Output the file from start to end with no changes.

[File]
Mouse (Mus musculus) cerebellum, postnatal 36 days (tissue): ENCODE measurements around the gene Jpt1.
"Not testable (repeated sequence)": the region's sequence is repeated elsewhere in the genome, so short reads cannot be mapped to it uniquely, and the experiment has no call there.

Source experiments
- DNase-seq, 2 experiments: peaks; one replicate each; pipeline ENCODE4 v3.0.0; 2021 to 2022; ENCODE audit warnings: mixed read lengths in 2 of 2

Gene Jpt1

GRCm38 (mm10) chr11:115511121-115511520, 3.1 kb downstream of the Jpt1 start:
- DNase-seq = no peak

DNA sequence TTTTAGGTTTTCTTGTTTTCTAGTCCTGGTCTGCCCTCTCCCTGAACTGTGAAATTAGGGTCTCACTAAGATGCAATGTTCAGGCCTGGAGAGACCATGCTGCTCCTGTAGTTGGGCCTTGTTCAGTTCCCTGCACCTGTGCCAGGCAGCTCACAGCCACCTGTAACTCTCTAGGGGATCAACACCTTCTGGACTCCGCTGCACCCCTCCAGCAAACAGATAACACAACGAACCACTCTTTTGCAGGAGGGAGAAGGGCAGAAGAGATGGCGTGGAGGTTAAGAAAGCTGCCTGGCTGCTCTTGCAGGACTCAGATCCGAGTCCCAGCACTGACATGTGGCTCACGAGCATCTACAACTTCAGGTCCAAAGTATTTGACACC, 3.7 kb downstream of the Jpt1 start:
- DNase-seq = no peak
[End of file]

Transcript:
Mouse (Mus musculus) cerebellum, postnatal 36 days (tissue): ENCODE measurements around the gene Jpt1.
"Not testable (repeated sequence)": the region's sequence is repeated elsewhere in the genome, so short reads cannot be mapped to it uniquely, and the experiment has no call there.

Source experiments
- DNase-seq, 2 experiments: peaks; one replicate each; pipeline ENCODE4 v3.0.0; 2021 to 2022; ENCODE audit warnings: mixed read lengths in 2 of 2

Gene Jpt1

GRCm38 (mm10) chr11:115511121-115511520, 3.1 kb downstream of the Jpt1 start:
- DNase-seq = no peak

DNA sequence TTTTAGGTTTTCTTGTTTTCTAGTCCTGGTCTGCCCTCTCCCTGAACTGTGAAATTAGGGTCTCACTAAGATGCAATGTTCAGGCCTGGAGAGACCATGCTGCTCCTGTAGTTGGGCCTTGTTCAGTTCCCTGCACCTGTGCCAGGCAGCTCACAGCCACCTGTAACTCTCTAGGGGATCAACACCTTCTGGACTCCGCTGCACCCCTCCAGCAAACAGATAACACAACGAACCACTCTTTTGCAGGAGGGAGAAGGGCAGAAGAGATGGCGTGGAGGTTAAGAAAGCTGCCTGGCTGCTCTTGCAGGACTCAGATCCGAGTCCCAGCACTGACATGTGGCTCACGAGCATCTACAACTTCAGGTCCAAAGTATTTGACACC, 3.7 kb downstream of the Jpt1 start:
- DNase-seq = no peak